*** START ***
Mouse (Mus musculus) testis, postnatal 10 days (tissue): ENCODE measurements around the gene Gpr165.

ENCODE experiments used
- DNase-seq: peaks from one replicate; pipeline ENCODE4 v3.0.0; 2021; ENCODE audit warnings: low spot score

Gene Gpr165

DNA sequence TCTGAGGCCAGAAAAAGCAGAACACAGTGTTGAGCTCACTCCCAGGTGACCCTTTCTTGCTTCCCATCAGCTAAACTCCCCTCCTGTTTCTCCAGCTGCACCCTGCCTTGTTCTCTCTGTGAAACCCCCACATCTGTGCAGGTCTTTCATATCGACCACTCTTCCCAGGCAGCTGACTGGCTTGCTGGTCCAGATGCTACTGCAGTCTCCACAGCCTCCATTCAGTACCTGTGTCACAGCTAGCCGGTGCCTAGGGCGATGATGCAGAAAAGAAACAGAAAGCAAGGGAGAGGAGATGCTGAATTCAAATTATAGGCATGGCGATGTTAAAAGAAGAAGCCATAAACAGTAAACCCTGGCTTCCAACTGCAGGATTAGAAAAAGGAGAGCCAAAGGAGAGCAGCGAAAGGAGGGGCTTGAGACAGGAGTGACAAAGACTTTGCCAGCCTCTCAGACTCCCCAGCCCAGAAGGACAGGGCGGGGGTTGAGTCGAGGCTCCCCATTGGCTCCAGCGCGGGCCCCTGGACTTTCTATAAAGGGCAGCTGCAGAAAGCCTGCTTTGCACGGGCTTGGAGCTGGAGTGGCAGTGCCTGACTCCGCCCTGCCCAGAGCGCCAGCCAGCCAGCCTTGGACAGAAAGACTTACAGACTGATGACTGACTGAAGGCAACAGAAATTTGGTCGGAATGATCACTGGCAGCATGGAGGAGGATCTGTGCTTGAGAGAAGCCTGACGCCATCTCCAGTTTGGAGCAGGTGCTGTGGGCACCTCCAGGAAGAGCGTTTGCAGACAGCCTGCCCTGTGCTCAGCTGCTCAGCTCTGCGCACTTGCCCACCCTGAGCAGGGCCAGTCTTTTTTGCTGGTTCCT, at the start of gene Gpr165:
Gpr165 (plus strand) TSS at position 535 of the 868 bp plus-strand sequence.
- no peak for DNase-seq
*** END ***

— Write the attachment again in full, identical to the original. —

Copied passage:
Mouse (Mus musculus) testis, postnatal 10 days (tissue): ENCODE measurements around the gene Gpr165.

ENCODE experiments used
- DNase-seq: peaks from one replicate; pipeline ENCODE4 v3.0.0; 2021; ENCODE audit warnings: low spot score

Gene Gpr165

DNA sequence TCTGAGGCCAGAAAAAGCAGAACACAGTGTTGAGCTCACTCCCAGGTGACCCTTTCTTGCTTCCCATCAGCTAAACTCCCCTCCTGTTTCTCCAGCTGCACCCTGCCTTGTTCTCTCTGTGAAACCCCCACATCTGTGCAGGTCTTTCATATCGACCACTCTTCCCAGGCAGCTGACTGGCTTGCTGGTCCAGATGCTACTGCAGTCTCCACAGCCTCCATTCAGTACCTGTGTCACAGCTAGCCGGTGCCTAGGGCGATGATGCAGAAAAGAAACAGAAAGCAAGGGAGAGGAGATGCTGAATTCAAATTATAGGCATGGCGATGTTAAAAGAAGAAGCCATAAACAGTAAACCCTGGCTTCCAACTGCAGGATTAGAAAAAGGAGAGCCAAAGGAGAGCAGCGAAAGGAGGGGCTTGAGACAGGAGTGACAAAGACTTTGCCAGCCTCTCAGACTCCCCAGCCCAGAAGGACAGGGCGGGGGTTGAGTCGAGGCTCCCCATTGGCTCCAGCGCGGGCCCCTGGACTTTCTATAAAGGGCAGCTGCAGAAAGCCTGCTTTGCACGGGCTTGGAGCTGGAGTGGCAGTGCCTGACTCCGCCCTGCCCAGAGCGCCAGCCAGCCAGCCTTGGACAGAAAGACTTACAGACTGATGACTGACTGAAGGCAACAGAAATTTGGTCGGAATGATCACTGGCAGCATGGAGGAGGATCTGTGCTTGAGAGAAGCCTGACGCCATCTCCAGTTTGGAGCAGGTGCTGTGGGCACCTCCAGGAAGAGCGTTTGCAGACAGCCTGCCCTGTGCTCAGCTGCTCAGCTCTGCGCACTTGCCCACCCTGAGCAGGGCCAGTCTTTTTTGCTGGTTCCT, at the start of gene Gpr165:
Gpr165 (plus strand) TSS at position 535 of the 868 bp plus-strand sequence.
- no peak for DNase-seq